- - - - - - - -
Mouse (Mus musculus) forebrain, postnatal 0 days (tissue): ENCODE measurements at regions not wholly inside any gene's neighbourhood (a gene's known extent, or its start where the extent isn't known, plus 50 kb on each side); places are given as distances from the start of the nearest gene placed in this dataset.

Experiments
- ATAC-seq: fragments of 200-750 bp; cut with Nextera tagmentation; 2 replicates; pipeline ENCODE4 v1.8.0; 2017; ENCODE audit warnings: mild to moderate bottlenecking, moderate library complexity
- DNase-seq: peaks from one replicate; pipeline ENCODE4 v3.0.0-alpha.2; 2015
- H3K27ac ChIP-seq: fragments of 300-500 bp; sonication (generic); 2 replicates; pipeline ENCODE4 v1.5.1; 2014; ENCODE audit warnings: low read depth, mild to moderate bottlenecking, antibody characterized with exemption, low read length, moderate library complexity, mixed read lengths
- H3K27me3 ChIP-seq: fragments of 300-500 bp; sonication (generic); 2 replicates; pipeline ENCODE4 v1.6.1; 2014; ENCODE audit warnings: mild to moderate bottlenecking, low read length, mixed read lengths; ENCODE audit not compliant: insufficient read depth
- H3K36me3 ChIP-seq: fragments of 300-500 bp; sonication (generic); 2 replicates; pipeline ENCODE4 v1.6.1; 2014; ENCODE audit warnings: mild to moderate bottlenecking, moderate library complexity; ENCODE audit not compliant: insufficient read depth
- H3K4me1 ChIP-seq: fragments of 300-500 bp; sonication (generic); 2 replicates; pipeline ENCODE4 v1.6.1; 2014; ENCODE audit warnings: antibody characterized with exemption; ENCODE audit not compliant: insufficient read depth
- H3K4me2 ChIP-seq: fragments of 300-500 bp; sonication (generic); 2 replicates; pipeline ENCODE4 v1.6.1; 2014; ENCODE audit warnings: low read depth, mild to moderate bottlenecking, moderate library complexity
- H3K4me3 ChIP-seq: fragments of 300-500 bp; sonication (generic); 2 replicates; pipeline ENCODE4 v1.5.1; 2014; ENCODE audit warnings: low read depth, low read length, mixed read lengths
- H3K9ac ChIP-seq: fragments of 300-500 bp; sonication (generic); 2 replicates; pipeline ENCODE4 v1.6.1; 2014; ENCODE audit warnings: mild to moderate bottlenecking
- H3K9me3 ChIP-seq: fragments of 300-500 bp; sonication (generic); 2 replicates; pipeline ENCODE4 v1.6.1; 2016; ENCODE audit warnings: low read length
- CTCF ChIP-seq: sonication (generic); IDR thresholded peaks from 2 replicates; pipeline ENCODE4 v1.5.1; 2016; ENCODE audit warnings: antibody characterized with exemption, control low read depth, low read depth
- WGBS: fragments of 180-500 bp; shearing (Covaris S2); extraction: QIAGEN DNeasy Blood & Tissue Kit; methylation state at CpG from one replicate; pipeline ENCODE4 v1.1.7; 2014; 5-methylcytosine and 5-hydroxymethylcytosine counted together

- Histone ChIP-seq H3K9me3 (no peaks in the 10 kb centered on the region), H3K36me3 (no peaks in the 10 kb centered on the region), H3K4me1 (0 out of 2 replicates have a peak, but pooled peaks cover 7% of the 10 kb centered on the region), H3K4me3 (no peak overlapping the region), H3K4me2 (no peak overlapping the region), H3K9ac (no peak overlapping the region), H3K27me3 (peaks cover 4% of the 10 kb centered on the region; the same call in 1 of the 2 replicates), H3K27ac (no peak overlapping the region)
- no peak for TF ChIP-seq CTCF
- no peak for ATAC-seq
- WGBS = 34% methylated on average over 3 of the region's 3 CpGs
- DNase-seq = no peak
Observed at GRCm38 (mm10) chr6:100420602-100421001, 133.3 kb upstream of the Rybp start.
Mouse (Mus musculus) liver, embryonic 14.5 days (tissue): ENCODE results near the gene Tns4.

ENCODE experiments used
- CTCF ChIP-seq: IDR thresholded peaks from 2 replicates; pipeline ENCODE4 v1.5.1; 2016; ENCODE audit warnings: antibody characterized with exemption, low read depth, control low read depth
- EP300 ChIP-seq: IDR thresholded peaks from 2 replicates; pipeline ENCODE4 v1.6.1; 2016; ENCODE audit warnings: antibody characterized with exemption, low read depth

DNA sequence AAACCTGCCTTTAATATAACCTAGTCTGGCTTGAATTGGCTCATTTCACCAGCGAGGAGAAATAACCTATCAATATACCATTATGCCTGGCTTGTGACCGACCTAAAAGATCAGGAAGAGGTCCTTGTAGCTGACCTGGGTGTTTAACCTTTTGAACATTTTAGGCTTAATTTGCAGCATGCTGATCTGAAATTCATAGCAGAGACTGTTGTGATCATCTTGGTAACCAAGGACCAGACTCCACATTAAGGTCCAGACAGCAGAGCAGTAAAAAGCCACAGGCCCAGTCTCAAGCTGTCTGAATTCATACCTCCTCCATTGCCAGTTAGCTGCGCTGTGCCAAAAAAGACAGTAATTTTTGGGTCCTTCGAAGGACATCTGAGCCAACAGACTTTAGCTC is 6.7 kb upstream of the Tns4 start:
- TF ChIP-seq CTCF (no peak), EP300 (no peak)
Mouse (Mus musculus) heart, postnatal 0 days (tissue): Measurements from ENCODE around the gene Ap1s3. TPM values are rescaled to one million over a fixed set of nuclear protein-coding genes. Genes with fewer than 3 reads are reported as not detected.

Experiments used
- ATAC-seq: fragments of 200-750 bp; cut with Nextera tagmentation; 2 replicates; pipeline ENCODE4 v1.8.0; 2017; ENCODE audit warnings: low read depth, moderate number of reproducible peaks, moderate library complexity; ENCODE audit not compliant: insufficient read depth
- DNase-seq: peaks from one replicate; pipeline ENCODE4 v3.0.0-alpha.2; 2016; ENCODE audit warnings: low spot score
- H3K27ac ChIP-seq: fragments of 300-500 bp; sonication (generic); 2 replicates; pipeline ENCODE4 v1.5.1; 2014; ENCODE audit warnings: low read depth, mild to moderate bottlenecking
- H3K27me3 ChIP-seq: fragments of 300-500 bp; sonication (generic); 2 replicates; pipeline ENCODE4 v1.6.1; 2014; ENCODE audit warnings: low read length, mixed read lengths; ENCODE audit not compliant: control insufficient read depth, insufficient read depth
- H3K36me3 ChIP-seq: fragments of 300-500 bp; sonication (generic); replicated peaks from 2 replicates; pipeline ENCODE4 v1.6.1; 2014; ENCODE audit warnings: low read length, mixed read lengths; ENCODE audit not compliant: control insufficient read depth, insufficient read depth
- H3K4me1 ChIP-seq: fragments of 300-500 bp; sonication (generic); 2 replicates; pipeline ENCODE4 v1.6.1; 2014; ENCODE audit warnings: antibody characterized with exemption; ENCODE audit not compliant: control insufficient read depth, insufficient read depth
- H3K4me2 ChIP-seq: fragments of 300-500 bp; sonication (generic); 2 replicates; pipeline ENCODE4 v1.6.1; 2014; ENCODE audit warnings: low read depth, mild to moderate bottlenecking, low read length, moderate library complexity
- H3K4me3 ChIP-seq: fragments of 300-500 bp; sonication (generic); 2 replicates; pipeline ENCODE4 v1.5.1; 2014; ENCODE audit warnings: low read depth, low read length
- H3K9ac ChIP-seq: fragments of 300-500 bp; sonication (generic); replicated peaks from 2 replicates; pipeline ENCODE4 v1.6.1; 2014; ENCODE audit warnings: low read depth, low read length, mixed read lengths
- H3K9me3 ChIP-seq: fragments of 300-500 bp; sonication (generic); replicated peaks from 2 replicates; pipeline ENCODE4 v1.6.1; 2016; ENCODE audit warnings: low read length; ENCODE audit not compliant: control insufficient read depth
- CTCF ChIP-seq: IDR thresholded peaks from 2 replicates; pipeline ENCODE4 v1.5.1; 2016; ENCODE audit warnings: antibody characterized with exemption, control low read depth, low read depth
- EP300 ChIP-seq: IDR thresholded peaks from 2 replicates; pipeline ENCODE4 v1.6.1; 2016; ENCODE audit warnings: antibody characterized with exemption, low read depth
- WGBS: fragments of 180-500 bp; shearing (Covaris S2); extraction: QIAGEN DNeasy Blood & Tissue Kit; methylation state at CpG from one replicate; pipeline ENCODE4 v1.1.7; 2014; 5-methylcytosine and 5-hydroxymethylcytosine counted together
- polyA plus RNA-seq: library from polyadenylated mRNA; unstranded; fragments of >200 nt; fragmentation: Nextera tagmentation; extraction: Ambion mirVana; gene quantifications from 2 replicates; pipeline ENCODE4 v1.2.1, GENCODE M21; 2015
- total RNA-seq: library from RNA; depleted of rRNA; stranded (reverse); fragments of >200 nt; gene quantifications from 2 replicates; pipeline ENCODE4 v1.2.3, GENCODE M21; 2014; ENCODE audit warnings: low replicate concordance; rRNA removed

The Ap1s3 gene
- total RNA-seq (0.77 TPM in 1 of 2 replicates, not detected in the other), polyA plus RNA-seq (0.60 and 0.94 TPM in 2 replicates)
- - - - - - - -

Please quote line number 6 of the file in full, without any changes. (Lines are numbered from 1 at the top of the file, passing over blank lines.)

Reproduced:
- H3K27me3 ChIP-seq: fragments of 300-500 bp; sonication (generic); 2 replicates; pipeline ENCODE4 v1.6.1; 2014; ENCODE audit warnings: mild to moderate bottlenecking, low read length, mixed read lengths; ENCODE audit not compliant: insufficient read depth